Updated Thursday, March 23, 12:48 pm*
I had the opportunity to attend, for the first time, the largest parade in the country*, the New York St. Patrick’s Day Parade. While the shamrocks and leprechauns were on full display, what was more apparent was the celebration of multicultural pride. The police, soldiers, sailors, teachers, hospital workers — people from all walks of life and from all over the world, living or born in America — marched together to celebrate their community.
In a week that played out like another spinoff from the reality TV show that passes for politics, the Irish entered the arena. Capitol Hill kicked off the St. Patrick’s Day celebrations with a message dressed in green ties, shamrocks, bad jokes, and dirty pints of Guinness (held by Paul Ryan), and the men who called themselves Irish proceeded to wax eloquently about their forebears with words and actions at odds with the immigrant experience.
You don’t pull the ladder up on women or children or sick and old people.
There is a long-understood sentiment that as you ascend and prosper, you help others, you bring others with you, you reach out. So to see the Mulvaneys and the Ryans, and Spicer (a Cork name, seemingly), rejoice in what the immigrant can achieve, touting stories of their grand-ancestors’ survival, and crowing — look, here, I am the man at the top, see me, I’m a great man — but be so blind to the reality of the experience, be so deaf to the irony of what they were doing one day with their harsh budget, and celebrating their heritage the next day — it was a head shaker for some of us Irish.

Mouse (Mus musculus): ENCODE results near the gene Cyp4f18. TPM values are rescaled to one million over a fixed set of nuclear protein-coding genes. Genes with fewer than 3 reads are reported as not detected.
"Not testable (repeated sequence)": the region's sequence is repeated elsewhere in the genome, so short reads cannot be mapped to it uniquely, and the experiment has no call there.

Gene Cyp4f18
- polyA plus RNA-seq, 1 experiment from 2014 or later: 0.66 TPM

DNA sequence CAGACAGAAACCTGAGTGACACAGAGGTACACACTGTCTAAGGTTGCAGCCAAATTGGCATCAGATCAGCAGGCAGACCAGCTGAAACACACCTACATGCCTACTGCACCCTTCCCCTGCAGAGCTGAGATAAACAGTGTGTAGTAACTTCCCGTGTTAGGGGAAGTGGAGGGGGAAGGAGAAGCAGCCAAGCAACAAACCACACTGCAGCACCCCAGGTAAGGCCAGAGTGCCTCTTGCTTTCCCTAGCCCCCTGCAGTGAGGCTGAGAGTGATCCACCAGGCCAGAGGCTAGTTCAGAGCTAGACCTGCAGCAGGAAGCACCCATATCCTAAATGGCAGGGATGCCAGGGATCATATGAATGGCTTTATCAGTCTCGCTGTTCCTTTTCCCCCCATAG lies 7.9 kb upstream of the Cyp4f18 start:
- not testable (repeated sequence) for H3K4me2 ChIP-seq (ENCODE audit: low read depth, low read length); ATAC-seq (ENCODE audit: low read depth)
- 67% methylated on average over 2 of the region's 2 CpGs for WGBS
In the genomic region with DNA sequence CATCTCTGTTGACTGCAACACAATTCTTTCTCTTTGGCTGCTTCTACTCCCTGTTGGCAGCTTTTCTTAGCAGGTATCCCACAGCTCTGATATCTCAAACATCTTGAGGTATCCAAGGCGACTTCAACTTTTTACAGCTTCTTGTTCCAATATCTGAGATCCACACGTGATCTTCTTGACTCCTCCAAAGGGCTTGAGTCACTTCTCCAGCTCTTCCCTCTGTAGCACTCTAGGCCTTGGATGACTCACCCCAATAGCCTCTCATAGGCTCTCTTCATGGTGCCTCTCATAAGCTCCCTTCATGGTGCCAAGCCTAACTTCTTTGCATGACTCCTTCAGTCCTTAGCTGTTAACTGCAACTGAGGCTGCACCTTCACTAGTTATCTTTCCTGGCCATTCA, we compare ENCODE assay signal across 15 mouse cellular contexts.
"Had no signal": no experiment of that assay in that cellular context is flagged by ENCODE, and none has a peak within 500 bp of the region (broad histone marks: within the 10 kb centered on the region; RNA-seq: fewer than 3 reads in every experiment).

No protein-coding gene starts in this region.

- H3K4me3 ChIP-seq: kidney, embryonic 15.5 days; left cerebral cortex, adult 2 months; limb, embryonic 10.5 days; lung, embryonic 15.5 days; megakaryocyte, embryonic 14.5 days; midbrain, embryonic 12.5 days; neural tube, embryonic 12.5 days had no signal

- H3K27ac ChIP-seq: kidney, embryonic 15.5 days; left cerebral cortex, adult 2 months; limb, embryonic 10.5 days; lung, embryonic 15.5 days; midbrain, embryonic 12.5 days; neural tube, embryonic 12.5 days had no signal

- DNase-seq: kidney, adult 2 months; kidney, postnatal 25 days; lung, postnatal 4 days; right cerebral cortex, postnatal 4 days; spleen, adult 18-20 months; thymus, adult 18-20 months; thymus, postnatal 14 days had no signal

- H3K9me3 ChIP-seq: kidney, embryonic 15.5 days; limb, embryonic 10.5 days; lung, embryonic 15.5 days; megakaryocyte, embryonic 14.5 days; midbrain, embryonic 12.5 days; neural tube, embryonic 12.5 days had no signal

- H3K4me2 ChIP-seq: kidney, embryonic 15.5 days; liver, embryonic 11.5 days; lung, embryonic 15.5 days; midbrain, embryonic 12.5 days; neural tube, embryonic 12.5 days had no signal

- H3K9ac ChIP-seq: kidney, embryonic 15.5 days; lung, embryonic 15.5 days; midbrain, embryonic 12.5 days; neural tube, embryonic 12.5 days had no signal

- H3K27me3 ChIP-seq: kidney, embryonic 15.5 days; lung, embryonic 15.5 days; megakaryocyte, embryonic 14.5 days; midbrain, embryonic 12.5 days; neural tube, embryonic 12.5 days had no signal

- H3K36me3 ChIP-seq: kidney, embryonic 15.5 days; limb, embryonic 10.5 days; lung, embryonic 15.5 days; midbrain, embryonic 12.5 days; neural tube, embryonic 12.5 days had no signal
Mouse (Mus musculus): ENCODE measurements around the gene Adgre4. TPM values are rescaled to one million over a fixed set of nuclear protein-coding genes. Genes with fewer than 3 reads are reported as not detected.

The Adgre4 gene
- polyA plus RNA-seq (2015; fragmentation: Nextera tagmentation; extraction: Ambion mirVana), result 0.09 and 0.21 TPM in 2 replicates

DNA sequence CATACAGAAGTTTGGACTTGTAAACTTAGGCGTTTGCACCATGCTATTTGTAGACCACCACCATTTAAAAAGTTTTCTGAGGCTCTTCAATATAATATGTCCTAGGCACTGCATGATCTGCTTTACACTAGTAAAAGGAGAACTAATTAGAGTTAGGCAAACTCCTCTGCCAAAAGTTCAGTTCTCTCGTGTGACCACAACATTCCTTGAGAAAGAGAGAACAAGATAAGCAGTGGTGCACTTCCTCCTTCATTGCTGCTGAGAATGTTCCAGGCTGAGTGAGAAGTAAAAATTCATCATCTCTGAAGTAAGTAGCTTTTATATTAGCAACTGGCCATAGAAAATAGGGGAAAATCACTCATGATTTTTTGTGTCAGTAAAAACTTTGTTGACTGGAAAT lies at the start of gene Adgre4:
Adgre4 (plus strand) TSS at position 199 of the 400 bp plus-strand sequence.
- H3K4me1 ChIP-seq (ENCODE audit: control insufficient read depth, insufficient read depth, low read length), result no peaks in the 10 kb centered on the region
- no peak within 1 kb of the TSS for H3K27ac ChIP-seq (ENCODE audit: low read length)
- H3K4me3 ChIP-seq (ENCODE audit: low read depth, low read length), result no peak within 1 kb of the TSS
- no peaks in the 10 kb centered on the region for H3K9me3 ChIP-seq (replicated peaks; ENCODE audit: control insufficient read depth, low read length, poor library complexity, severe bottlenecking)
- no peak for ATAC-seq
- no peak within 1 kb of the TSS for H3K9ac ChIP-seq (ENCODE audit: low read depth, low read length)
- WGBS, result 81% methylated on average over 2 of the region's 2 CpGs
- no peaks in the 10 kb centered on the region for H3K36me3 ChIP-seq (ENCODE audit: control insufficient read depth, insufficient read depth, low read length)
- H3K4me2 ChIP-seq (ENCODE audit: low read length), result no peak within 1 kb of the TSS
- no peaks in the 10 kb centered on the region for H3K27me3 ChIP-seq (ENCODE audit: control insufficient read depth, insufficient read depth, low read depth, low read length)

These Irish-American politicians like their carefully drawn narrative, but refuse to see the hypocrisy of slamming the door shut or cutting the funding to Americans living in poverty while enabling the wealthiest. They are prepared to betray the very story of their ancestors.
When Ireland’s leader, Enda Kenny, arrived last week for a meeting with the president, all the customs were observed: Shamrock bowl was presented, quotes were quoted, accents were polished, and when Enda got the microphone, he did something none of us were expecting, considering the majority of Irish didn’t even want him to attend the customary meeting — he spoke out.
With Trump at his side, he reminded everyone where they came from. He gave a raw and honest interpretation of the Irish immigrant experience in America, and for all immigrants, the poor, and the sick, it was the story of survival and contribution and building a country. And the message was clear.
You don’t pull the ladder up.
Lara O’Brien is a Vineyard author and regular Times contributor.
*An earlier version of this story stated that the New York York St. Patrick’s Day parade was the country’s oldest. It is not.
Enda Kenny’s full speech: irishtimes.com/news/politics/enda-kenny-s-st-patrick-s-day-white-house-speech-in-full-1.3016420